Whether you're a casual user of social media sites like facebook and twitter or an avid online dater accessing eHarmony or Match.com, chances are you've created a personal online profile and been faced with a decision: What should you post for your profile picture? Many people post head shots or selfies, while others opt for pictures of their children, spouses, pets, or even favorite quotes or symbols. If your goal is to be perceived as attractive (and let's be honest, whose isn't?), then new research by Drew Walker and Edward Vul at the University of California, San Diego suggests your best bet is to opt for a group shot with friends.

A photo with friends conveys the fact that you are amiable and well-liked, but oddly enough that is not what makes you more appealing. Instead, the new research shows that individual faces appear more attractive when presented in a group than when presented alone — a perceptually driven phenomenon known as the cheerleader effect.

Consider the Laker girls or Dallas Cowboy Cheerleaders. To many, these women are beautiful and sexy. However, their perceived beauty is in part a visual illusion, created by the fact that cheerleaders appear as a group rather than solo operators. Any one cheerleader seems far more attractive when she is with her team than when she is alone.

This visual illusion is mediated by similar cognitive and perceptual processes that underlie other well-known visual illusions like the Ebbinghaus illusion or the moon illusion. With the Ebbinghaus illusion, a medium-sized dot appears much larger when surrounded by a field of smaller dots, but appears much smaller when surrounded by a field of larger dots. The moon illusion is the perception that the moon seems larger when it appears on the horizon than up in the sky. All of these visual illusions demonstrate that what we "see" is not always a simple or direct reflection of what is right in front of us. Instead, what we see depends on both the physical stimulus coded by our visual systems (what cognitive scientists refer to as bottom up processing), and a blend of contextual information, expectations, and prior knowledge (known as top down processing).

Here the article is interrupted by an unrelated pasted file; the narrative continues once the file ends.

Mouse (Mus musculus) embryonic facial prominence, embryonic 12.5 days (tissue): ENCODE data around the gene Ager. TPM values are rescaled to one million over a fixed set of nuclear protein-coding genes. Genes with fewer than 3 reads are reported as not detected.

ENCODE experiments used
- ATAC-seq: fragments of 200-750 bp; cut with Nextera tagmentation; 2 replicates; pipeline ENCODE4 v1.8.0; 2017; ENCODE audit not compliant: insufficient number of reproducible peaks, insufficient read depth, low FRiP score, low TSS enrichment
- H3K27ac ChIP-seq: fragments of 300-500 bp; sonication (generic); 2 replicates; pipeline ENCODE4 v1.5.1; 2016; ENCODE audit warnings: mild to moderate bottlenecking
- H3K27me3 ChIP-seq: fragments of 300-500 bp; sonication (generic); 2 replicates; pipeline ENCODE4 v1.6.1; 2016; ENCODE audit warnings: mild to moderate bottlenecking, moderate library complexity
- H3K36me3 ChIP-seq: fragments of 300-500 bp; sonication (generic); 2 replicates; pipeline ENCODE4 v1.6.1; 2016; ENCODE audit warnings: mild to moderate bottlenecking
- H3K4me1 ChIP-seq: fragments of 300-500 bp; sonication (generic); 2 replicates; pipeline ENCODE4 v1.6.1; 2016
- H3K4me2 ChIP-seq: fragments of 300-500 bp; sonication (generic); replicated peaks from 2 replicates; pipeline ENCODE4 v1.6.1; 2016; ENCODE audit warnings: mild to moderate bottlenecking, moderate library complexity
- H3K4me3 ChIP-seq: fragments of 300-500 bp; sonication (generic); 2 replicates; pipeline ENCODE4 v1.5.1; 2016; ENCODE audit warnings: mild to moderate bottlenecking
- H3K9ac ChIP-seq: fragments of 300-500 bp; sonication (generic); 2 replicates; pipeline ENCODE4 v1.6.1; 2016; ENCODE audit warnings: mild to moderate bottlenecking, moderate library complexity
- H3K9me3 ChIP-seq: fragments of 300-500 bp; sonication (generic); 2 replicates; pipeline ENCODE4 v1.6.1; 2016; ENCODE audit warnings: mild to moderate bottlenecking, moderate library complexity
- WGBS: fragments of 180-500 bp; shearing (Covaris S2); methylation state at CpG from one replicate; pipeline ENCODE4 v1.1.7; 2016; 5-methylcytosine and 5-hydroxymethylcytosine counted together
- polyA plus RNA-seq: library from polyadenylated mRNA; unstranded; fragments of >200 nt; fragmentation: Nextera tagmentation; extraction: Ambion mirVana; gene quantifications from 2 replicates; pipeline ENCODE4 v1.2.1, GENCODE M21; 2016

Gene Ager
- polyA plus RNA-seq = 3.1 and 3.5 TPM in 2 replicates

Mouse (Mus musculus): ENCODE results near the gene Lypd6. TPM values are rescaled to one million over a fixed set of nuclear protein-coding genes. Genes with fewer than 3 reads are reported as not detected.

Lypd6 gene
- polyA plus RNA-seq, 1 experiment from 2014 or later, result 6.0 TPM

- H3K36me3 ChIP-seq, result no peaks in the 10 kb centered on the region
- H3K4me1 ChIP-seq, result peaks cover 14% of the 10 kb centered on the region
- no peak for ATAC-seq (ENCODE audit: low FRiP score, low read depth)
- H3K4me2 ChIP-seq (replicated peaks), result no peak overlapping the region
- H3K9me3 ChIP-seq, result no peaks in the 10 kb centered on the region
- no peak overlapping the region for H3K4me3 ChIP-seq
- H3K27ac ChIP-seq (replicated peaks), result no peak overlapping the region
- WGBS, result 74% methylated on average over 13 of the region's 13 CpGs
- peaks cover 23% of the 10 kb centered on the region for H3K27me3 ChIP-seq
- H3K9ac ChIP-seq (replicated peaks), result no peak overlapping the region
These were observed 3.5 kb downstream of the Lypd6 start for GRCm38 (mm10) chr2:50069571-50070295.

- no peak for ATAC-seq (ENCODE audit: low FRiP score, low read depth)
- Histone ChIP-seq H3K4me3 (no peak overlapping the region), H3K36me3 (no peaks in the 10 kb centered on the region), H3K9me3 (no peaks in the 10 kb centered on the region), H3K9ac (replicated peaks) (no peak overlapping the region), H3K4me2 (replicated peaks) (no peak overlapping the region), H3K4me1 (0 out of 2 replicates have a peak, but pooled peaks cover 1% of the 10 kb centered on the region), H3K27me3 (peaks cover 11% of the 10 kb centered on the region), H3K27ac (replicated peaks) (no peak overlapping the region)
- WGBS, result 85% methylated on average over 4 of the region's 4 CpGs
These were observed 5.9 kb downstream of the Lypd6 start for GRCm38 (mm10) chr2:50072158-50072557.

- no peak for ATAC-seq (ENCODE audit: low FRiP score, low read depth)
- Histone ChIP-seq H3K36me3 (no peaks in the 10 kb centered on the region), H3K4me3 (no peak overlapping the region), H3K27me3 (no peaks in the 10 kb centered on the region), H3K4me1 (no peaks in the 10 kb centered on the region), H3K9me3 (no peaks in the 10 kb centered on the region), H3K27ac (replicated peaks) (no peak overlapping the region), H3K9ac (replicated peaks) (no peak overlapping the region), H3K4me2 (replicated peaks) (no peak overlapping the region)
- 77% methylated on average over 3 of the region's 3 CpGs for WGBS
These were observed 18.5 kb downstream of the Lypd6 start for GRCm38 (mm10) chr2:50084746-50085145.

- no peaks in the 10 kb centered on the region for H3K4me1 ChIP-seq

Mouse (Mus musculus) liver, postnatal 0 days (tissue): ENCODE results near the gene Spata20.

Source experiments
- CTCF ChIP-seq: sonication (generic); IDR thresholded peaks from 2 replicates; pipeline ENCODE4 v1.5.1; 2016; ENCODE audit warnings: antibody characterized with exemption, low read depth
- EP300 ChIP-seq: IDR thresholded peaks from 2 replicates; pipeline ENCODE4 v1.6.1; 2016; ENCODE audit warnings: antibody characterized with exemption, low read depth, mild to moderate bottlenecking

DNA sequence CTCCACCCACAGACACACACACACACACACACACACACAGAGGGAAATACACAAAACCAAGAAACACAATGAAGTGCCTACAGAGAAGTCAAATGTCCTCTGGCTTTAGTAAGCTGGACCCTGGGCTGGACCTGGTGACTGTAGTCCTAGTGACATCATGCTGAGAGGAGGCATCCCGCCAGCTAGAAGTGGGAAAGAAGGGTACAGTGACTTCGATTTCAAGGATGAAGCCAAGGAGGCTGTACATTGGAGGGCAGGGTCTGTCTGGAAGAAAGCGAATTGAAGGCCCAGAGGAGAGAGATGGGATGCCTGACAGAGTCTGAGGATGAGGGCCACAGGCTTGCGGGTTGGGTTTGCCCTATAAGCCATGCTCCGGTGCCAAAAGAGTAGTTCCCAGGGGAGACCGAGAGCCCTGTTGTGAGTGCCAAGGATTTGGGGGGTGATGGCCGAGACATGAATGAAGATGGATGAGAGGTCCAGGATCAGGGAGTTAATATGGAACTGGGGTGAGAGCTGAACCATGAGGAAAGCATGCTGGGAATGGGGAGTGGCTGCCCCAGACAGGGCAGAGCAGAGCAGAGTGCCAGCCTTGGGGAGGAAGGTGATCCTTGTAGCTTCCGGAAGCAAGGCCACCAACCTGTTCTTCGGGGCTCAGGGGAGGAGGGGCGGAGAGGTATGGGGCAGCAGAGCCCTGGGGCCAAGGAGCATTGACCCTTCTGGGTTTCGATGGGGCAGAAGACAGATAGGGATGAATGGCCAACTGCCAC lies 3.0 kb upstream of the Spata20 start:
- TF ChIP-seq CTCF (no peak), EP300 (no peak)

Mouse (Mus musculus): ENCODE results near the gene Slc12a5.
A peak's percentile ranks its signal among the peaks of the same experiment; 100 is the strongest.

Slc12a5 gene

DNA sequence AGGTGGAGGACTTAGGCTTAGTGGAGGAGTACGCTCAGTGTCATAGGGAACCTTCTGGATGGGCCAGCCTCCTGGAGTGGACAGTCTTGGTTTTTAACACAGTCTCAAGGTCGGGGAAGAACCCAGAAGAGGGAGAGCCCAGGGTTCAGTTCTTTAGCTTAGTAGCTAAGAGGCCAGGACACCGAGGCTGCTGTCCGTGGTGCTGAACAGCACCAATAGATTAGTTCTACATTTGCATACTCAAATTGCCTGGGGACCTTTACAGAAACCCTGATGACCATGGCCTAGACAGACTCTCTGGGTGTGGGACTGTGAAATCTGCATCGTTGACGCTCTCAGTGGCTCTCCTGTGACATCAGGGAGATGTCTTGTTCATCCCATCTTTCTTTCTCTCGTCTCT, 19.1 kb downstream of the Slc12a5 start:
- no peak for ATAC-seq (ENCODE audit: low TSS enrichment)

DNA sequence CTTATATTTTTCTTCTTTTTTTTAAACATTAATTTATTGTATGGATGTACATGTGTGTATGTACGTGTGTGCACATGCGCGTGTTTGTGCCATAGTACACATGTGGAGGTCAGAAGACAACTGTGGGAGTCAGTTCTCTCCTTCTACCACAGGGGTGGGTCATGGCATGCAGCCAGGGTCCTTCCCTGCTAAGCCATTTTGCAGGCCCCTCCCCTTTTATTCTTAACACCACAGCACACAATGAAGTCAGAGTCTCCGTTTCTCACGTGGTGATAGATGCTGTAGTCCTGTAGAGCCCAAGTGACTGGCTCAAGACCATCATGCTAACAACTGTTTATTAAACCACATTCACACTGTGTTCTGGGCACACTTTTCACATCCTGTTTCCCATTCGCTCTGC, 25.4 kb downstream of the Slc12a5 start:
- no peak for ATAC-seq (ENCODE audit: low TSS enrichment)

Walker and Vul posit that the cheerleader effect arises from the interplay of three different visuo-cognitive processes. First, whenever we view a set of objects like an array of dots or a group of faces, our visual system automatically computes general information about the entire set, including average size of group members, their average location, and even the average emotional expression on faces. Thus although the group contains many individual items, we naturally perceive those items as a set, and form our impressions on the basis of the collective whole.

In addition, the impression that we have of the group as a whole influences our perception of any one individual item. We tend to view individual members as being more like the group than they actually are. Thus when we see a face in a crowd, we tend to perceive that face as similar to the average of all the faces in that crowd.

As it turns out, we find average faces very attractive. Composite faces, which are generated by averaging individual faces together, are rated as significantly more attractive than the individual faces used to create them. According to Walker and Vul, if presenting a face in a group causes us to perceive that face as more similar to the average, we are likely to find that face more attractive.